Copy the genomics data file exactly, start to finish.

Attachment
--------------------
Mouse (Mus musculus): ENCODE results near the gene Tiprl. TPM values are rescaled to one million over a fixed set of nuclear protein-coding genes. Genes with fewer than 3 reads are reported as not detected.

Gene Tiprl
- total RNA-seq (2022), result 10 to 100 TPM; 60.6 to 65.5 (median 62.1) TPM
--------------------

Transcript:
Mouse (Mus musculus): ENCODE results near the gene Tiprl. TPM values are rescaled to one million over a fixed set of nuclear protein-coding genes. Genes with fewer than 3 reads are reported as not detected.

Gene Tiprl
- total RNA-seq (2022), result 10 to 100 TPM; 60.6 to 65.5 (median 62.1) TPM